Al Cervero, VP of construction, utility, and mining at the Association of Equipment Manufacturers, explains how construction equipment manufacturers and distributors can meet growing expectations in 2016 by prioritizing service and investing in the right technologies.
Speaking with the Association of Equipment Manufacturers’ (AEM) VP of construction, utility, and mining, Al Cervero, I was struck by his enthusiasm for the equipment manufacturing industry and for AEM’s role in advancing it. For example, AEM is in the process of developing a telematics API platform to help manufacturers and equipment end-users manage mixed fleets.
“Come this spring,” said Cervero, “there is going to be a mixed-fleet standard for telematics. Working with AEM and AEMP should begin to move the industry in a direction of extreme efficiency by having a contractor able to monitor all equipment in one space.”
AEM’s mixed-fleet standard is just one of many strategies they’re taking to advocate for construction equipment manufacturers. AEM is a central place for OEMs to learn about the latest in industry news and best practices for how to run effective businesses.
As the construction expert at AEM, Al works with the construction board to define and manage services related to the equipment manufacturers and service providers for construction equipment. A keen observer and respected voice in the industry, here’s what Al says are key topics for construction equipment manufacturers heading into 2016.
Challenges Facing Construction Equipment Manufacturers in 2016
During our conversation, Al had plenty of positive things to say about the state of equipment manufacturing and optimistic predictions to make for 2016, but he didn’t sugar coat things. At the start of another new year, construction OEMs face a number of challenges, some familiar, some new:
Top Construction Equipment Manufacturing Challenges
- Uncertainty: “The biggest challenge is the uncertainty in the market. There is uncertainty in almost every aspect of the construction equipment business. The housing market is good now, but there’s still uncertainty. There’s uncertainty in the oil and energy business, which affect building and construction.”
- Hiring: The struggle to find fresh talent in the manufacturing industry is a struggle carried over from previous years and one that will continue into the foreseeable future.
- Product Support/ Increasing Efficiencies: “Efficiency is a challenge; everyone’s looking for ways to be more efficient. The use of technology in product and customer support is a big way manufacturers can increase efficiency for themselves and their customers. For example, if contractors can monitor a mixed fleet in one location rather than on each manufacturer’s website, they’ll be able to operate more efficiently.”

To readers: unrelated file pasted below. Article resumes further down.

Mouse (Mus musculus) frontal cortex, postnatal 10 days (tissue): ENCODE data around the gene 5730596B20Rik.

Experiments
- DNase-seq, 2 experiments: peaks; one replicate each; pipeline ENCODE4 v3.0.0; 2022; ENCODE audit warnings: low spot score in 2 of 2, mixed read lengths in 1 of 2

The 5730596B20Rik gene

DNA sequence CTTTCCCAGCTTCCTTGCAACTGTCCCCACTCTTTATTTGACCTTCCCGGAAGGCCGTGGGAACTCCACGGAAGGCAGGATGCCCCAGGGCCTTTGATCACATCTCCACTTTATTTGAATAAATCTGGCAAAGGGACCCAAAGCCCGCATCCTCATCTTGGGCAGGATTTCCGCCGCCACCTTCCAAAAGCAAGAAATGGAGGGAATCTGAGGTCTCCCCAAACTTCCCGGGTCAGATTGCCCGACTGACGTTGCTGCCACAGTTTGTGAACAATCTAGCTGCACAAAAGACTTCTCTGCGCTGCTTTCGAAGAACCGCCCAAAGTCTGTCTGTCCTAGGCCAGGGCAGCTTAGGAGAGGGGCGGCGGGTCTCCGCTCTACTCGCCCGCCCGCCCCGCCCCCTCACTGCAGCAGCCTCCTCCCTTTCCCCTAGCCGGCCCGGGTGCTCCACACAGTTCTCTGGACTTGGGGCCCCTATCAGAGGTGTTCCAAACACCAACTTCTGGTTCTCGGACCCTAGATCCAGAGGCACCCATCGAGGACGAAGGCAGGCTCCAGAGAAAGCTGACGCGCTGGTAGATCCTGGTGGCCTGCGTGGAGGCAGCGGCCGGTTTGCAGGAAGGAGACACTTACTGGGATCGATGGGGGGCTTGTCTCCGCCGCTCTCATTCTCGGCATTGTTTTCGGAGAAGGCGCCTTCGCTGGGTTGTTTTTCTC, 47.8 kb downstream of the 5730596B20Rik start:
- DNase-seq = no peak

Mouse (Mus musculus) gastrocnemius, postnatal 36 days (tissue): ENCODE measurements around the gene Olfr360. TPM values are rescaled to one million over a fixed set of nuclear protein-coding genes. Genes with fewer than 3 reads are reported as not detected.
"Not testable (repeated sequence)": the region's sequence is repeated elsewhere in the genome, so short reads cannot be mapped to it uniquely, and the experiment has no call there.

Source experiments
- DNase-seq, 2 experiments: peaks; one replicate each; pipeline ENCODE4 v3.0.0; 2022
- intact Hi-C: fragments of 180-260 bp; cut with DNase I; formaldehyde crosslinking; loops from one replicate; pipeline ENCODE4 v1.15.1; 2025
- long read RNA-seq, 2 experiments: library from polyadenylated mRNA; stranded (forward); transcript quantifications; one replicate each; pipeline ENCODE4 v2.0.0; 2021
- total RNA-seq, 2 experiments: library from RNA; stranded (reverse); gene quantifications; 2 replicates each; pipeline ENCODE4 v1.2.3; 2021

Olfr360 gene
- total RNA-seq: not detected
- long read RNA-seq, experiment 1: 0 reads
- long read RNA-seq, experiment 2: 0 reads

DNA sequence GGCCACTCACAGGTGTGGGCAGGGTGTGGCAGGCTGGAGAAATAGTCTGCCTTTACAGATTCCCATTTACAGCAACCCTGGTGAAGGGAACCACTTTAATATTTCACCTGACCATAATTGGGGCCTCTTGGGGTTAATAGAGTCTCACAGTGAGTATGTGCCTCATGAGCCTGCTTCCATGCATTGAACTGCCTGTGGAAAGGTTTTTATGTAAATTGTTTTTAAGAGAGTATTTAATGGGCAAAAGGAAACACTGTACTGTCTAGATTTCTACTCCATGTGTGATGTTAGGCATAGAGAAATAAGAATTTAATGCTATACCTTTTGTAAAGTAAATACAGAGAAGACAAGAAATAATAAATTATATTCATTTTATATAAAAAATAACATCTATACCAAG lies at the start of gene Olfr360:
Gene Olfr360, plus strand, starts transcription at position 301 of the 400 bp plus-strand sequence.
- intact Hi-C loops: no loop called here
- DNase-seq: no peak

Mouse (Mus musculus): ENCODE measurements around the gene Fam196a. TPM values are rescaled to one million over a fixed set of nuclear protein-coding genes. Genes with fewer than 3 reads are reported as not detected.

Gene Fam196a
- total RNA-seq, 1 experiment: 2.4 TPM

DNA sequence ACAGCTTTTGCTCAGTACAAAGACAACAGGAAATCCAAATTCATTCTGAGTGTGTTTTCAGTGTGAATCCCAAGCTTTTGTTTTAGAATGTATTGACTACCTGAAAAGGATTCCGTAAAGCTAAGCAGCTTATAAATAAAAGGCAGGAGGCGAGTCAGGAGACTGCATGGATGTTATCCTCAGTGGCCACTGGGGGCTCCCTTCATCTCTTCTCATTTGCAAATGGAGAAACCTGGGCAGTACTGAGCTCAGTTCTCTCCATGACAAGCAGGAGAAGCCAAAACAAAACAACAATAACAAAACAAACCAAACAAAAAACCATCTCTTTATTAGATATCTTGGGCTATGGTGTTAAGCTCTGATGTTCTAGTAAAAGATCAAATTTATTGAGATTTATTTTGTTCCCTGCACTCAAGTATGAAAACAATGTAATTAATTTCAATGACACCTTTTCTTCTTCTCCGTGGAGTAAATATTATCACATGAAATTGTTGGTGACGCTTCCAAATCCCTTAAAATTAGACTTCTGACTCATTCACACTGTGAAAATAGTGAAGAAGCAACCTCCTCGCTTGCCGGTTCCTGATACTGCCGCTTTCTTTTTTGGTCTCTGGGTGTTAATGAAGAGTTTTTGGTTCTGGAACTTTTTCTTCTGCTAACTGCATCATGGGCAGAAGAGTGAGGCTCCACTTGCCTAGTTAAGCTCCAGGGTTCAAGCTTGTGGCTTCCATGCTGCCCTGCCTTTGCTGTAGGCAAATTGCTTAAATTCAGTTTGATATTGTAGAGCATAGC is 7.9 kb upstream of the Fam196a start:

- Keeping up with Tier 4: “You can’t talk about technology and challenges in equipment manufacturing without talking about Tier 4. For one thing, it’s tremendously expensive. It’s a big training issue within the industry and it’s really just getting started. The reality is, because it adds 20% cost to the machine, it’s been deferred, but it’s still a primary item that a lot of contractors are trying to deal with.”
In addition, strong product support programs strengthen the equipment triangle: the mutually beneficial relationship among contractors, distributors, and manufacturers. Contractors look to distributors and manufacturers for more efficiencies, which will drive a better operating fleet, which should provide profits back to all three parties.
Technology Trends Shaping the Industry
Construction equipment manufacturers’ number one goal is to help the customer. By embedding sensors to monitor equipment in the field and guide product support programs, OEMs are able to make sure their equipment is helping customers meet their goals.
The biggest advantage equipment manufacturers and dealers can provide to their customers through the following technologies is helping them understand the full cost of what they’re doing, not just with maintenance, but with actual operation of the project.
- Telematics: “Step one in getting manufacturers’ up to speed with technology is telematics and the ability to monitor and utilize a more efficient fleet. Start by measuring what the machine is actually doing. For examples, telematics in equipment account for the exact cost for every yard of dirt moved, and for every lift the equipment makes. With access to this type of detailed insight, manufacturers and dealers can be much closer advocates for and advisors to the customer.”